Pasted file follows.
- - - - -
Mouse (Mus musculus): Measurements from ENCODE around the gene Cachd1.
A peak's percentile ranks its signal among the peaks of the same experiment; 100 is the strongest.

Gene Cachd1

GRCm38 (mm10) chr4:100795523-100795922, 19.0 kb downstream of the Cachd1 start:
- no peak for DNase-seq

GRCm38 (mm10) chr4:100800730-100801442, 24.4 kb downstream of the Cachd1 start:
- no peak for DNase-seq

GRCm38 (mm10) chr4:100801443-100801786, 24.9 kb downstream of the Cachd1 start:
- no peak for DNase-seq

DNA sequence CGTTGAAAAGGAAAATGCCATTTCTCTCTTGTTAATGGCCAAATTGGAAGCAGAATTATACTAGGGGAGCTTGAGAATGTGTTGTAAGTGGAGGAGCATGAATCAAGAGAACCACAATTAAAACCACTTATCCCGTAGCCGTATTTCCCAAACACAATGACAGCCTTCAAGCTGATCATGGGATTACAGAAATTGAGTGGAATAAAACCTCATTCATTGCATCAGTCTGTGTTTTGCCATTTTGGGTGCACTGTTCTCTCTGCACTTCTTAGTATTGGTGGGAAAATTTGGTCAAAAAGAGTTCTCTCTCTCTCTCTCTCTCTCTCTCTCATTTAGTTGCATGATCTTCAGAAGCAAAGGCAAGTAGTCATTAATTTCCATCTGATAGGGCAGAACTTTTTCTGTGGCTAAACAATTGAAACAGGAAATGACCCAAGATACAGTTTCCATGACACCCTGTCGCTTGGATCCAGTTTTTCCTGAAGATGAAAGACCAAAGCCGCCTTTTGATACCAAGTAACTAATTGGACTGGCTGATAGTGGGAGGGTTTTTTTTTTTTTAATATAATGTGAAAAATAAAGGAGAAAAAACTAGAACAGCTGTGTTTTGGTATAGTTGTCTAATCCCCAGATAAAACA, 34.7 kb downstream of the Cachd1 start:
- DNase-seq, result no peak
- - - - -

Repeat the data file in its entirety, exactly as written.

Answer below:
Mouse (Mus musculus): Measurements from ENCODE around the gene Cachd1.
A peak's percentile ranks its signal among the peaks of the same experiment; 100 is the strongest.

Gene Cachd1

GRCm38 (mm10) chr4:100795523-100795922, 19.0 kb downstream of the Cachd1 start:
- no peak for DNase-seq

GRCm38 (mm10) chr4:100800730-100801442, 24.4 kb downstream of the Cachd1 start:
- no peak for DNase-seq

GRCm38 (mm10) chr4:100801443-100801786, 24.9 kb downstream of the Cachd1 start:
- no peak for DNase-seq

DNA sequence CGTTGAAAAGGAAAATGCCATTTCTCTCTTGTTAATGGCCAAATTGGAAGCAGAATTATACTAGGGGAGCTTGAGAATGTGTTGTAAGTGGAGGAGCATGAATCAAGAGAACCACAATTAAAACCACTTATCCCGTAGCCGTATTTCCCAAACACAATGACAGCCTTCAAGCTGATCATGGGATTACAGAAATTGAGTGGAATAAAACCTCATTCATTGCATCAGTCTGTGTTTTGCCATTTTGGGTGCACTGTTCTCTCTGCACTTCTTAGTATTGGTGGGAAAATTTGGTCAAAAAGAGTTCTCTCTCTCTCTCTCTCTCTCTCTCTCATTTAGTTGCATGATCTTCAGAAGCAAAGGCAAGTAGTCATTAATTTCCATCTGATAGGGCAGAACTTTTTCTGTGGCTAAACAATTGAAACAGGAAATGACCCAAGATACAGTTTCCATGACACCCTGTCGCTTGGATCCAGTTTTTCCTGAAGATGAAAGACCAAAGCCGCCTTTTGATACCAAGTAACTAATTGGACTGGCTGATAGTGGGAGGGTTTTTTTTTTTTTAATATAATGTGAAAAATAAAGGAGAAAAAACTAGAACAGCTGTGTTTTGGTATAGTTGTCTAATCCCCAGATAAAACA, 34.7 kb downstream of the Cachd1 start:
- DNase-seq, result no peak